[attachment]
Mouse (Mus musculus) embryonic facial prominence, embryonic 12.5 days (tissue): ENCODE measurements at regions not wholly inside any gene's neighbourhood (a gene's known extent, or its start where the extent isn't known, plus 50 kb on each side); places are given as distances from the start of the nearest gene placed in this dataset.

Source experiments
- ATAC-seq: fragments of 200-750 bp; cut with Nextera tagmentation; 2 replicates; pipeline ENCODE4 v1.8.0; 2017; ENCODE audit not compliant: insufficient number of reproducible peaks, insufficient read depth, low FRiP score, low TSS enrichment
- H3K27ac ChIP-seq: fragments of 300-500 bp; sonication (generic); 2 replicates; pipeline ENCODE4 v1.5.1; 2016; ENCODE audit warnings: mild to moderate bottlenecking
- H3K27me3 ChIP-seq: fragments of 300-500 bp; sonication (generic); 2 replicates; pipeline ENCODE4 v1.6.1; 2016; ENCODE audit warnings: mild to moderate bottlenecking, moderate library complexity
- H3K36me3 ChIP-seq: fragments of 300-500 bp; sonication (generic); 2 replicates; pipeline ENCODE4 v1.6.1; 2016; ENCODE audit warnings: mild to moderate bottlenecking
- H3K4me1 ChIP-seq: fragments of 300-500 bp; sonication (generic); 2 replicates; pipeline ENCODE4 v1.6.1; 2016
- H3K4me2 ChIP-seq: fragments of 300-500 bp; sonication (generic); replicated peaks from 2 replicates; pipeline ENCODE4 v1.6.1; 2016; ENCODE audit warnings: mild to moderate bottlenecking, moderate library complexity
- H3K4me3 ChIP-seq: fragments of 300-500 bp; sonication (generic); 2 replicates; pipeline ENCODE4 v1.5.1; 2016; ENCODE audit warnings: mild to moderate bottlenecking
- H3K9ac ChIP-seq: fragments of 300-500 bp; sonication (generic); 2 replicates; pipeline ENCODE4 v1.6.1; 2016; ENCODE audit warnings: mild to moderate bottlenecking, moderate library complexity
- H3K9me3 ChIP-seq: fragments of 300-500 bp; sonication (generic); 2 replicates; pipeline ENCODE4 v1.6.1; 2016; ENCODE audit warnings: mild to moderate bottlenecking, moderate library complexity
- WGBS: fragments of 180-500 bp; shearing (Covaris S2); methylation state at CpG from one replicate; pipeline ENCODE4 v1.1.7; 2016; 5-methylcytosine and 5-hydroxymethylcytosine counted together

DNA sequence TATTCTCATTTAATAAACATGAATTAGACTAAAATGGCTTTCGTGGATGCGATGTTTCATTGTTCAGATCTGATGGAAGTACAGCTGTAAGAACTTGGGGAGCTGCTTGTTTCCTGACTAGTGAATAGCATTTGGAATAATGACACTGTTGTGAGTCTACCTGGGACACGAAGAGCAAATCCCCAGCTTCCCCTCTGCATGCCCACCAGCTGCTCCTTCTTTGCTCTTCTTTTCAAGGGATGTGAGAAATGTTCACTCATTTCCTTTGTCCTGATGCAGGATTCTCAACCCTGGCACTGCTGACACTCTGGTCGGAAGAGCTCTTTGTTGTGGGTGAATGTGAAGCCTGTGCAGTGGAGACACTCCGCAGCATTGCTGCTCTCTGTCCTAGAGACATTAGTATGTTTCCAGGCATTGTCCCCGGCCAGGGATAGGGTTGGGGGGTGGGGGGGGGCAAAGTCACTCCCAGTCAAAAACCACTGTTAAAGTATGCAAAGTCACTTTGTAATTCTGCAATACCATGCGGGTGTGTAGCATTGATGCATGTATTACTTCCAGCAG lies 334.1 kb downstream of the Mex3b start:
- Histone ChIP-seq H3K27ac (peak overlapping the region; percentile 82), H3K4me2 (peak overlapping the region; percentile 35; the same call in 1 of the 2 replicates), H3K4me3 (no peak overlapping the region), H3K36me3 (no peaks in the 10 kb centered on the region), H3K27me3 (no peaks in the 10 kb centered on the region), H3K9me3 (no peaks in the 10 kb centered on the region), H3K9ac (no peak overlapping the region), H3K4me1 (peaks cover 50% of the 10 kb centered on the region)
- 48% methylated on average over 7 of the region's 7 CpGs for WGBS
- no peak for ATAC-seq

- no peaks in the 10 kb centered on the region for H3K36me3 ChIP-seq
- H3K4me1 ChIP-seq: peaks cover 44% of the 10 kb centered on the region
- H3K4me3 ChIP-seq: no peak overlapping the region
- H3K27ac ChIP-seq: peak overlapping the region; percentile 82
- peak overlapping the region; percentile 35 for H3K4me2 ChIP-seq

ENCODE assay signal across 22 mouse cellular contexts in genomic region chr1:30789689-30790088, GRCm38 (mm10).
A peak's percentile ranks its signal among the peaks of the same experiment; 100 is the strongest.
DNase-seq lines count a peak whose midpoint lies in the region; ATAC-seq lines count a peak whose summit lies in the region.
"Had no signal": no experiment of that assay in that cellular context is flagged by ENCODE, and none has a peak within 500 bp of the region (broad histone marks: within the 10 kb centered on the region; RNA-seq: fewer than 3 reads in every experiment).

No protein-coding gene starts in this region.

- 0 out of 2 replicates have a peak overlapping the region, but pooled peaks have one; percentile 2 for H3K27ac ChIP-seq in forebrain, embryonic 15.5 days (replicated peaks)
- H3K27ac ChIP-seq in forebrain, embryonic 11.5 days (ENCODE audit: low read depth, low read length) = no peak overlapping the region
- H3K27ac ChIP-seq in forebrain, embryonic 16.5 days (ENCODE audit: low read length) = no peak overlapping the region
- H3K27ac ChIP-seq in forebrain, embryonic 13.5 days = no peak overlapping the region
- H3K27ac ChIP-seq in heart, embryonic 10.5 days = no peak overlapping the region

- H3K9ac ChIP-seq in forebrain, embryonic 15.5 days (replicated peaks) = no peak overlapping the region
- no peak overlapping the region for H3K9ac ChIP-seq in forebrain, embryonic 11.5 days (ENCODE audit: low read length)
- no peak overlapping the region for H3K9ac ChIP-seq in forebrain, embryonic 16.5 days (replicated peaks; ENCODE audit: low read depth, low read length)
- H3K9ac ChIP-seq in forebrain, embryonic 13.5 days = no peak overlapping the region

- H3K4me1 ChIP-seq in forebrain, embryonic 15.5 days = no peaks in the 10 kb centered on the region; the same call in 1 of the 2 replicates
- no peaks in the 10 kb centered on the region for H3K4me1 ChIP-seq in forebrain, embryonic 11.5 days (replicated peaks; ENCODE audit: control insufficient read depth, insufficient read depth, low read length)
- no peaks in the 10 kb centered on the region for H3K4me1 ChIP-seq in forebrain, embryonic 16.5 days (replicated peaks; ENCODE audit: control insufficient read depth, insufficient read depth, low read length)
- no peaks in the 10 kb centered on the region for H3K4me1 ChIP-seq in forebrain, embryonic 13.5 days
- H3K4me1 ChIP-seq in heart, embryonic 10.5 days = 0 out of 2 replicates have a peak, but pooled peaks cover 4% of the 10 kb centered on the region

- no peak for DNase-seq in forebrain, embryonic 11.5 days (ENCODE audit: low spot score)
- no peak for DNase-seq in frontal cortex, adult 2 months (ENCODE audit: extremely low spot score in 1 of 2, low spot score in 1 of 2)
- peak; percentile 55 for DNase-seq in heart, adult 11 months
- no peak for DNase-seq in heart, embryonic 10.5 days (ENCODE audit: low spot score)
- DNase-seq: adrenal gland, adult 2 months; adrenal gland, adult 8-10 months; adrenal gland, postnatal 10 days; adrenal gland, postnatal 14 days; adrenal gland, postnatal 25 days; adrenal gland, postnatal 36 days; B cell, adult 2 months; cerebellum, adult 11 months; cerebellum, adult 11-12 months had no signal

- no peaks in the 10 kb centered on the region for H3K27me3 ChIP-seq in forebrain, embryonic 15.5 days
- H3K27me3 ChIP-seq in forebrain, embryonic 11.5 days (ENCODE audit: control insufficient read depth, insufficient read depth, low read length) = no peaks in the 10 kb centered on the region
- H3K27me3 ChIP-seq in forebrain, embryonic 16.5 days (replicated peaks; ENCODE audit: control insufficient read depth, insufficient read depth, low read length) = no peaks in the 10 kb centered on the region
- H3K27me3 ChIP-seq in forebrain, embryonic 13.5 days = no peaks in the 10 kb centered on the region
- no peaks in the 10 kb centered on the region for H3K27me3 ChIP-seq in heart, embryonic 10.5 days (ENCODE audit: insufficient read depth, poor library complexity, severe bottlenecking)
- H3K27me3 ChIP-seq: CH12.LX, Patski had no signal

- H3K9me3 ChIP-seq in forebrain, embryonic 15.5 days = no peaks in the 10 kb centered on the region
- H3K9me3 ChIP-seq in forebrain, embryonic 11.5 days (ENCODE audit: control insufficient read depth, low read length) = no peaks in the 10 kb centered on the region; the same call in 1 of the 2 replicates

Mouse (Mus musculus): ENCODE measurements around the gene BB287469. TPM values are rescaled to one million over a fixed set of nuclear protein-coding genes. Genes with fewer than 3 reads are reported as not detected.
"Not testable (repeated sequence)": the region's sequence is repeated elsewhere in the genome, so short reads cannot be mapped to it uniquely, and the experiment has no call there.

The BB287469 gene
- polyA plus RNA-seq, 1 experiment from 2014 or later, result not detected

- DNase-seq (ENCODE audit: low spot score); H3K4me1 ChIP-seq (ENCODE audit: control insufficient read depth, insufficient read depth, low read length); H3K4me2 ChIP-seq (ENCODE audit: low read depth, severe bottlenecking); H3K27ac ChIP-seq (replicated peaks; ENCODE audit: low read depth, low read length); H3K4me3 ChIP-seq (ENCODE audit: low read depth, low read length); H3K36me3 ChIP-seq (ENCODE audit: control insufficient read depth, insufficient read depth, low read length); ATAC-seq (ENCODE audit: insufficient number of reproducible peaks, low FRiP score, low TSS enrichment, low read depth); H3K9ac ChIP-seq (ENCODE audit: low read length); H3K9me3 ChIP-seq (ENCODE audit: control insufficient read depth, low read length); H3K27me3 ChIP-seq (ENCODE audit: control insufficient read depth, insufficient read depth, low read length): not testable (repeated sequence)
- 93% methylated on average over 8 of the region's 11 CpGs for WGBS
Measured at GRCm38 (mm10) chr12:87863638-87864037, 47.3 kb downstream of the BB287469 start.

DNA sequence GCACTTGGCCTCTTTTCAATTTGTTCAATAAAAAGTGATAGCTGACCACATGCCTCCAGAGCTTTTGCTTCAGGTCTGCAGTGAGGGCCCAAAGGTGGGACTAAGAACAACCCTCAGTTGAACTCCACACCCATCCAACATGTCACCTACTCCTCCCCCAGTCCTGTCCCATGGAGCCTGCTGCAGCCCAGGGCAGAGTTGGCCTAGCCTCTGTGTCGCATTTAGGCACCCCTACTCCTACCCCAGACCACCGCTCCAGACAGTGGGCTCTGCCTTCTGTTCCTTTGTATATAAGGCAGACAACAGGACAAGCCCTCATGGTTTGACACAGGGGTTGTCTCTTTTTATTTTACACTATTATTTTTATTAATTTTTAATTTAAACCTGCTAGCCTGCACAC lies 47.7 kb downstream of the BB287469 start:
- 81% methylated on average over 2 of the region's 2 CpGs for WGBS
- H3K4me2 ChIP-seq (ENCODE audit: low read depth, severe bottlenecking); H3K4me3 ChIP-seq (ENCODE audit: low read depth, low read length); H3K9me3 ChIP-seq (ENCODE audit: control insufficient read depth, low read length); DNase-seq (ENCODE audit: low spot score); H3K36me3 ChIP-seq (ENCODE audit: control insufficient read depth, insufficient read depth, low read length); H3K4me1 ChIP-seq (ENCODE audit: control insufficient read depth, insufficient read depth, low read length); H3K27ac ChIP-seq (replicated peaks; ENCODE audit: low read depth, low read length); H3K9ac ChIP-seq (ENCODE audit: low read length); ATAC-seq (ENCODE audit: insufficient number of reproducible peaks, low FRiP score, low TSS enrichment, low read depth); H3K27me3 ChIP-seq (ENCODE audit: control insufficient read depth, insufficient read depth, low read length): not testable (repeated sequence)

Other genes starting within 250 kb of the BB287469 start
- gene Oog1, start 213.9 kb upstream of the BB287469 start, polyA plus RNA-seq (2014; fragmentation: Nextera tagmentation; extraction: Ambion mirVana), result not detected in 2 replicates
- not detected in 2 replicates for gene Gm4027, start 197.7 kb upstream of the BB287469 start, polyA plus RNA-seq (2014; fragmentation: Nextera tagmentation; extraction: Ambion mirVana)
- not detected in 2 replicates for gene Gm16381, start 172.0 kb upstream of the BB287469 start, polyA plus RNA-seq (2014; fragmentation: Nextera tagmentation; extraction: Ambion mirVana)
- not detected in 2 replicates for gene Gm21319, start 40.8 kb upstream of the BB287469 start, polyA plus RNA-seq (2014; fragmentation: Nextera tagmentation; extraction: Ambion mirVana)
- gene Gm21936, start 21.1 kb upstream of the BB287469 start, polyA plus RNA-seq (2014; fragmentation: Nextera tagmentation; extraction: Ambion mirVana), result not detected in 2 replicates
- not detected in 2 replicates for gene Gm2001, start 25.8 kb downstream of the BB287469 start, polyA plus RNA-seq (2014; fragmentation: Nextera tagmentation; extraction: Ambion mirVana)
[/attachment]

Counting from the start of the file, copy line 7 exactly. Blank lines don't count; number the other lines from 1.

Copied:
- H3K4me1 ChIP-seq: fragments of 300-500 bp; sonication (generic); 2 replicates; pipeline ENCODE4 v1.6.1; 2016